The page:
Tammie Crossley, John Templett, Jr. and XL Public Adjusters v. Chrissi Moore individually and on behalf of XL Public Adjusters – sanctions – XL Public Adjusters, Inc., was a company on the Coast that adjusted insurance claims on behalf of property owners. The company had three shareholders: John Templet, Tammie Crossley, and Chrissi Moore. In 2008, Chrissi Moore sued XL , John Templet and Tammie Crossley in chancery court alleging that the other two shareholders were trying to force her out of the company. She sought an accounting, to dissolve the company, and to stop the other shareholders from selling their shares in the company. During discovery, Crossley and Templet’s attorney withdrew. The judge gave them 30 days to obtain counsel and set the case for trial. When they failed to answer discovery after a year, Chrissi moved for sanctions. The judge sanctioned them by striking their answer and entering a default. Crossley and Templet appeal. The COA affirms.
Joseph Keys v. State of Mississippi – Boswell was convicted of sexual battery and sentenced as an habitual offender to life imprisonment. The COA affirms per curiam.
Choctaw Resort Development v. Virginia Applequist – workers comp. – Applequist worked for Pearl River Resort first as a gaming host and then as “off property director of player development.” The job required that she travel and host events and survey competing bingo halls. In January 23, 2010, she traveled to three new Alabama bingo facilities to survey them. Applequist had only lived in the area a few weeks, so she asked her sister—a long-time resident—to accompany her. While driving home in a rain storm, their car hit a 400-pound wild hog. Both Applequist and her sister, who was driving, were injured and hospitalized for several days. Pearl River Resort argued that Applequist was outside the course and scope of her employment during the accident. “But the Commission found Applequist was returning from conducting market research of a competing gaming facility—a duty within her job description. While this court might not have reached the same decision, we find substantial evidence supports the Commission’s decision. So we must affirm.”
Westford Asset Management, LLC v Batson & Brown – priority of liens – Westford Asset Management LLC loaned money to real-estate developers to construct the Bayou Grand Project (homes, condos, gold courses, etc.). After the developers defaulted on the loan, the engineering firm of Batson & Brown filed a lien against the property. Batson & Brown later released its lien so Westford could conduct a foreclosure sale. Batson & Brown and Westford both agreed that the foreclosure sale would not affect their respective priority rights. Westford ended up buying the property at the foreclosure sale. The trial court found that Westford’s bid was commercially reasonable, and all of the loan proceeds went into the project. However, the “court held that Westford bought the property subject to Batson & Brown’s lien because Westford knew that there was an outstanding construction lien. Despite acknowledging that Batson & Brown had released its lien before the foreclosure sale, the circuit court reasoned that Batson & Brown could satisfy its lien from the bond rt also found that Westford purchased the property subject to Batson & Brown’s lien and ordered Westford to pay Batson & Brown’s attorney’s fees.” Westford appeals. The COA reverses and renders holding that the trial court erred when it held that Westford acquired the property subject to Batson & Brown’s lien. “Because the circuit court found that all of the loan proceeds went into the project, and Westford’s bid was not ‘shockingly low,’ the circuit court erred when it held that Westford acquired title to the property subject to Batson & Brown’s lien.”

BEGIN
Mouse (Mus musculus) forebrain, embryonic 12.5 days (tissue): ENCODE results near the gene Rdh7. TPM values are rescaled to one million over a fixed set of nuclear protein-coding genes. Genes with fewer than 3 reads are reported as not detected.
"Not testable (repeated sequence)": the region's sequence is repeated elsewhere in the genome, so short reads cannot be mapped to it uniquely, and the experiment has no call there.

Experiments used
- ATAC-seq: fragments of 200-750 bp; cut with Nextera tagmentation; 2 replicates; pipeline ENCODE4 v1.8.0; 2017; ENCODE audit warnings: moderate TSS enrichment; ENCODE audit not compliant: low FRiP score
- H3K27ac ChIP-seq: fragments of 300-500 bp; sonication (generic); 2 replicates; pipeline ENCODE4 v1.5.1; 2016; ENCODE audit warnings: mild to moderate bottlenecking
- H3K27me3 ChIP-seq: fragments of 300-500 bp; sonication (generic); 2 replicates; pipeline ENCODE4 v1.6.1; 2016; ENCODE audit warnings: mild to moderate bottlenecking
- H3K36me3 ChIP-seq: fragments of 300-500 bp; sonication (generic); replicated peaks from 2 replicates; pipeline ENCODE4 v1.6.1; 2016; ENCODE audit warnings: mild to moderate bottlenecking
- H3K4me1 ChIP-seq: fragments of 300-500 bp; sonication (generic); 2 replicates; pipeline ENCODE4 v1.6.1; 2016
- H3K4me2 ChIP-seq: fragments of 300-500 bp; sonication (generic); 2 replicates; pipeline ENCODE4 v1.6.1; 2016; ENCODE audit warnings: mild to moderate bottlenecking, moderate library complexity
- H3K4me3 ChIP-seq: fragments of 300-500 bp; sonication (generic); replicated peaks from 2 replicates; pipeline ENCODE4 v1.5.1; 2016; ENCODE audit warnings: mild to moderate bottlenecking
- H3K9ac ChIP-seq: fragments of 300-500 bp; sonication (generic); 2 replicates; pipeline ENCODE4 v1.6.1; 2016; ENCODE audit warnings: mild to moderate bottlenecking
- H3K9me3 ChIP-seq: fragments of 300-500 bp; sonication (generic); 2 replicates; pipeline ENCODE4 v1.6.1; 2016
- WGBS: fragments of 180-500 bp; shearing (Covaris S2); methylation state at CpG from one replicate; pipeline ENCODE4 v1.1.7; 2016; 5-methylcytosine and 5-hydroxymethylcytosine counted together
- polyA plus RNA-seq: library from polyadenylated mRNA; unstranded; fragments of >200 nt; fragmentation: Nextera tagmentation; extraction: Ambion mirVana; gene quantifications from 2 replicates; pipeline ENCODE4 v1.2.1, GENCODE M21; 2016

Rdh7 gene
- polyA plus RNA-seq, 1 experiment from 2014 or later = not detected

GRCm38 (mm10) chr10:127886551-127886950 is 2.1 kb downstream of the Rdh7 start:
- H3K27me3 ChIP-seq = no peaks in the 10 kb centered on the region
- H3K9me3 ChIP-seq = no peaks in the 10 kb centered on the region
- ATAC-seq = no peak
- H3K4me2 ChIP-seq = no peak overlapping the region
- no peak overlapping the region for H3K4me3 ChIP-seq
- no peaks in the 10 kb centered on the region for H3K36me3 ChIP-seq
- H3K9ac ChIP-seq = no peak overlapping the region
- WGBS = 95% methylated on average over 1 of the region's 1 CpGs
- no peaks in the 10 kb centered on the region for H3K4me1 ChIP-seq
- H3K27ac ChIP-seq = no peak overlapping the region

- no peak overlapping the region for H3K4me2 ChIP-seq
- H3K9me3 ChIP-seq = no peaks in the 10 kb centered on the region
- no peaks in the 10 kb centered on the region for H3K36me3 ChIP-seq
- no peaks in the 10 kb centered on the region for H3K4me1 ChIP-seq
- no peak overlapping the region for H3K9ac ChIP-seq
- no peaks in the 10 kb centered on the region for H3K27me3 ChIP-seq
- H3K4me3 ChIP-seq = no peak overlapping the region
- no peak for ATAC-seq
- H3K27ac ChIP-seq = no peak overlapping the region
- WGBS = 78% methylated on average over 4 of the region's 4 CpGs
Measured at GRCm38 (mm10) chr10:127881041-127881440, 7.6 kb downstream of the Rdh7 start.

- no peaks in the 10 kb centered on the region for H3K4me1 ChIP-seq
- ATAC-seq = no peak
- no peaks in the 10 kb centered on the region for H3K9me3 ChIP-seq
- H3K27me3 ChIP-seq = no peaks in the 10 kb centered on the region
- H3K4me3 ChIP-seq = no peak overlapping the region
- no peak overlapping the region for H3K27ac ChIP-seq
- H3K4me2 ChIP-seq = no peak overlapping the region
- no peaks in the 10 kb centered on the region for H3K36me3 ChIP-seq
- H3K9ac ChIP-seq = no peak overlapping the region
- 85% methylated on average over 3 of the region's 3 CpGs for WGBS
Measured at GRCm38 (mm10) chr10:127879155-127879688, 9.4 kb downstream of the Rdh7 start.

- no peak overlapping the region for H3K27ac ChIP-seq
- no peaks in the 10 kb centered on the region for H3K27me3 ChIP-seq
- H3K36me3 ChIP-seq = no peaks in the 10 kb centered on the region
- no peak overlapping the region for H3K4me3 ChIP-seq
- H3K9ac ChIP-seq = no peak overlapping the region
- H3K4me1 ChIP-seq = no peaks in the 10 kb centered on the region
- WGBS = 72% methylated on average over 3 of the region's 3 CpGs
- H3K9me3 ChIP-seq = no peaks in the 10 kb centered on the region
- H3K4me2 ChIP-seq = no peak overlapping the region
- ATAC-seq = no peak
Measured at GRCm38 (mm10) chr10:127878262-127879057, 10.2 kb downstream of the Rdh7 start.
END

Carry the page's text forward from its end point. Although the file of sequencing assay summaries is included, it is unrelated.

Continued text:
Seth Wilson v. Wal-Mart Stores – premises liability – In April 2012, ten-year-old Seth Wilson and his brother accompanied their stepfather to Wal Mart. While the stepfather was paying for a basketball at a nearby register, Seth and his brother got on some bikes. Seth ran into a wall and cut his leg on a shelf. His mother sued Wal-Mart on his behalf contending that leaving unlocked or readily accessible bicycles on the sales floor created a dangerous condition. . The trial court granted summary judgment for Wal-Mart. The COA affirms. “Because Wilson failed to produce sufficient evidence that unlocked or readily accessible bicycles on the sales floor created a dangerous condition, this issue is without merit.”
James Thomas v. State – demonstrating why guilty pleas are difficult to undo – in 2012, Thomas pleaded guilty to the sexual battery of his 11 year old granddaughter. He was sentenced to 27 years. A year later he filed a pcr alleging that there was no factual basis for the plea and that his plea was not voluntary because his lawyer promised him he would probably receive two to four years. Plus, his lawyer did not tell him he would not be eligible for parole. The trial court held an evidentiary hearing. Thomas testified as did his wife and daughter. All testified that Thomas’ attorney told him that he would probably get a two to four year sentence and, at the most, seven years. Thomas’ lawyer testified and denied making any such promises. Moreover, the petition to enter a guilty plea contained the minimum and maximum sentences. The trial court denies relief and the COA affirms.
Natchez-Adams School District v. Tina Bruce – the COA denies rehearing but substitutes this opinion for the previous one,
Pro se PCR appeals affirmed